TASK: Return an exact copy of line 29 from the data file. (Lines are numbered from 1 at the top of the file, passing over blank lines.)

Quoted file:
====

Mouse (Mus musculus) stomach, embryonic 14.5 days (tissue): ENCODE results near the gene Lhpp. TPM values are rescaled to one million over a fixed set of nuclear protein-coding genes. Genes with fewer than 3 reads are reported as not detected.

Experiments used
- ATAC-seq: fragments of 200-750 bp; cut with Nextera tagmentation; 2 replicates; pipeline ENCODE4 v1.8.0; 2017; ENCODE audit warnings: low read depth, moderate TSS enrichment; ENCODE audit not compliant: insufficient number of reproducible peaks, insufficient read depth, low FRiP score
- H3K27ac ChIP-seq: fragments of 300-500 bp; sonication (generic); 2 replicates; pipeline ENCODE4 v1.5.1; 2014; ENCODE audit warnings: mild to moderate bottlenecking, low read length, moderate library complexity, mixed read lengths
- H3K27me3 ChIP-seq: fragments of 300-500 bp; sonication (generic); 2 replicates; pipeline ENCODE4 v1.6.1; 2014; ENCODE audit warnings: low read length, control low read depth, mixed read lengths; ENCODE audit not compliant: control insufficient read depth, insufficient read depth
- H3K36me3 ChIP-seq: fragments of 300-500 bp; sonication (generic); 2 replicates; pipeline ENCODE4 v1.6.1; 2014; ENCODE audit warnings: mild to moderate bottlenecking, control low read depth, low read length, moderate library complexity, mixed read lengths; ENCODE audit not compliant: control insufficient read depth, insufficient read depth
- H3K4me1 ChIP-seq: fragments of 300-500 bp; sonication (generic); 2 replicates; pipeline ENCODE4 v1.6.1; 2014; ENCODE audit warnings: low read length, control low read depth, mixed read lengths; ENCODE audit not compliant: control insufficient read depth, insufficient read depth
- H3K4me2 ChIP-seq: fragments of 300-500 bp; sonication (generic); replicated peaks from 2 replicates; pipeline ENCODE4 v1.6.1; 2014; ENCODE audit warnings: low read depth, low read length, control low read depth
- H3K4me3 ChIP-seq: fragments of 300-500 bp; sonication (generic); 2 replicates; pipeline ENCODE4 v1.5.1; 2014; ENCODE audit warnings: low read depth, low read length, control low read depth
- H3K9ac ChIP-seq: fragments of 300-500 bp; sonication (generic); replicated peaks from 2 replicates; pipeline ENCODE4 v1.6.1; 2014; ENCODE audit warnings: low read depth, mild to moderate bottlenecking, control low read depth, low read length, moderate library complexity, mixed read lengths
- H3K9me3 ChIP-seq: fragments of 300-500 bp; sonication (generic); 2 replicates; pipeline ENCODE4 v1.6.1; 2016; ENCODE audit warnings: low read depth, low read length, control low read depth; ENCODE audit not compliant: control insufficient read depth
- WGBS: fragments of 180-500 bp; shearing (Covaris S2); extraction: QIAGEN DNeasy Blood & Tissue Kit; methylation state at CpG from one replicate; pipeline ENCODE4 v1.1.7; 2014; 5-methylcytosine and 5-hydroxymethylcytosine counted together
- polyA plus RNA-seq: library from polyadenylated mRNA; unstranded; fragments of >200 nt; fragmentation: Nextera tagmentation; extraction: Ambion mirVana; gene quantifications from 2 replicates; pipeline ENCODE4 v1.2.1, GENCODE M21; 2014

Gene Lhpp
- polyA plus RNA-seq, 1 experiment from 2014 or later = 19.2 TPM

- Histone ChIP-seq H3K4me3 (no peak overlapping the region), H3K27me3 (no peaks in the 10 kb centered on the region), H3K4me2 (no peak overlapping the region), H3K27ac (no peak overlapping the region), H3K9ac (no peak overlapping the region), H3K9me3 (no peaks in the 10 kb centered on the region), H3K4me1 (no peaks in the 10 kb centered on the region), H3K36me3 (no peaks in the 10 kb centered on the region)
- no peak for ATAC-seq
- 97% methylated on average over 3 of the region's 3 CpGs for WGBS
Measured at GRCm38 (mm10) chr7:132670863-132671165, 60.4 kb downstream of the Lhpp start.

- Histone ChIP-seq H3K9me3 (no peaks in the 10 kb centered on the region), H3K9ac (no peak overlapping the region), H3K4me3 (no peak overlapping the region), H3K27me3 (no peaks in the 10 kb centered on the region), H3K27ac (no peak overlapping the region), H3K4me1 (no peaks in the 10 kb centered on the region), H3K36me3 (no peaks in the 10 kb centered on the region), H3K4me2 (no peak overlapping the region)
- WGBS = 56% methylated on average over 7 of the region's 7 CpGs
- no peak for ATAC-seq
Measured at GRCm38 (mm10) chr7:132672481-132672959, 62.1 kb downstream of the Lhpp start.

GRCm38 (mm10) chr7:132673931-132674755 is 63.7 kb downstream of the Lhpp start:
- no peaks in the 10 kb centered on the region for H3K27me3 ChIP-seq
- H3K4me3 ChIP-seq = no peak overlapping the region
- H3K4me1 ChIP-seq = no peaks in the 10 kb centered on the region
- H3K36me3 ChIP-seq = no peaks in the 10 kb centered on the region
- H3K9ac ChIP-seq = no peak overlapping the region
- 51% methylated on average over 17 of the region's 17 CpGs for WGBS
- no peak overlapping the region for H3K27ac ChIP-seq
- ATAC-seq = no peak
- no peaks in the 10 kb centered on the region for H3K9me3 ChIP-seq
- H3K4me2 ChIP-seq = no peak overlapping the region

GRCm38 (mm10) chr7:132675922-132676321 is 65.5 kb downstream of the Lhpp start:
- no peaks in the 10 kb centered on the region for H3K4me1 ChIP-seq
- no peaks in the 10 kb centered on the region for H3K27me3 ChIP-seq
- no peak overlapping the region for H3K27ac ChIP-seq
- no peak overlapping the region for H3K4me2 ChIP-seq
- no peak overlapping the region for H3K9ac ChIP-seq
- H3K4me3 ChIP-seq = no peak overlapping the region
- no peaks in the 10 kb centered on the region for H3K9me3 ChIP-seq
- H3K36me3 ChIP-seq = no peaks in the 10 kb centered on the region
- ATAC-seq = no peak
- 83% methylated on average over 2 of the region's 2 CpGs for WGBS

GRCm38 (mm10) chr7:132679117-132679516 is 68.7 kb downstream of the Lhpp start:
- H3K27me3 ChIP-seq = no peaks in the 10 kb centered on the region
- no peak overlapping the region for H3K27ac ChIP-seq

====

- H3K9ac ChIP-seq = no peak overlapping the region